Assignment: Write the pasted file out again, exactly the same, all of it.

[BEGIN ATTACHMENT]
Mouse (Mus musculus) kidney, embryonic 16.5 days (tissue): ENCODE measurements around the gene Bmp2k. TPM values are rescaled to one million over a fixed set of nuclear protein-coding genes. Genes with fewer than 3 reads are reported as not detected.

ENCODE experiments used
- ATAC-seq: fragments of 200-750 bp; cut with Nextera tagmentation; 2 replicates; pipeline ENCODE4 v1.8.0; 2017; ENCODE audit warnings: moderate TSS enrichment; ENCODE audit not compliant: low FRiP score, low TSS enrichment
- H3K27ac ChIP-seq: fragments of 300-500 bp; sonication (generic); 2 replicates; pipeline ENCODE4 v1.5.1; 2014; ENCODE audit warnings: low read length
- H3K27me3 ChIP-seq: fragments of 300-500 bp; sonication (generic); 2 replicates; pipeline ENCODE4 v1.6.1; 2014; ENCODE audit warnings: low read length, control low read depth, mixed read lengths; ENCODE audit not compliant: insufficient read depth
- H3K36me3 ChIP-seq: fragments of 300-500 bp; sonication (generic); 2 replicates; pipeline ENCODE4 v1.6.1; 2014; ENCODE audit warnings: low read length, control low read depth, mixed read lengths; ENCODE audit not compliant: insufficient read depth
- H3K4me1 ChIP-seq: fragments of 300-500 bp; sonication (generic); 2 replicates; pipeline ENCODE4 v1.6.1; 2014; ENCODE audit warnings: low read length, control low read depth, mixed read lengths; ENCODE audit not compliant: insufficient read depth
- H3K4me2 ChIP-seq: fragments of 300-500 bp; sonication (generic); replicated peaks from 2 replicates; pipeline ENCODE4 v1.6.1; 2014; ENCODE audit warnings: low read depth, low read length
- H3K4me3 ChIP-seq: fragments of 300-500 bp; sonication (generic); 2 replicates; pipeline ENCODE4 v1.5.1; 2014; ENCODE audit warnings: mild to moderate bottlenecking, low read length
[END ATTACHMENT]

Mouse (Mus musculus) kidney, embryonic 16.5 days (tissue): ENCODE measurements around the gene Bmp2k. TPM values are rescaled to one million over a fixed set of nuclear protein-coding genes. Genes with fewer than 3 reads are reported as not detected.

ENCODE experiments used
- ATAC-seq: fragments of 200-750 bp; cut with Nextera tagmentation; 2 replicates; pipeline ENCODE4 v1.8.0; 2017; ENCODE audit warnings: moderate TSS enrichment; ENCODE audit not compliant: low FRiP score, low TSS enrichment
- H3K27ac ChIP-seq: fragments of 300-500 bp; sonication (generic); 2 replicates; pipeline ENCODE4 v1.5.1; 2014; ENCODE audit warnings: low read length
- H3K27me3 ChIP-seq: fragments of 300-500 bp; sonication (generic); 2 replicates; pipeline ENCODE4 v1.6.1; 2014; ENCODE audit warnings: low read length, control low read depth, mixed read lengths; ENCODE audit not compliant: insufficient read depth
- H3K36me3 ChIP-seq: fragments of 300-500 bp; sonication (generic); 2 replicates; pipeline ENCODE4 v1.6.1; 2014; ENCODE audit warnings: low read length, control low read depth, mixed read lengths; ENCODE audit not compliant: insufficient read depth
- H3K4me1 ChIP-seq: fragments of 300-500 bp; sonication (generic); 2 replicates; pipeline ENCODE4 v1.6.1; 2014; ENCODE audit warnings: low read length, control low read depth, mixed read lengths; ENCODE audit not compliant: insufficient read depth
- H3K4me2 ChIP-seq: fragments of 300-500 bp; sonication (generic); replicated peaks from 2 replicates; pipeline ENCODE4 v1.6.1; 2014; ENCODE audit warnings: low read depth, low read length
- H3K4me3 ChIP-seq: fragments of 300-500 bp; sonication (generic); 2 replicates; pipeline ENCODE4 v1.5.1; 2014; ENCODE audit warnings: mild to moderate bottlenecking, low read length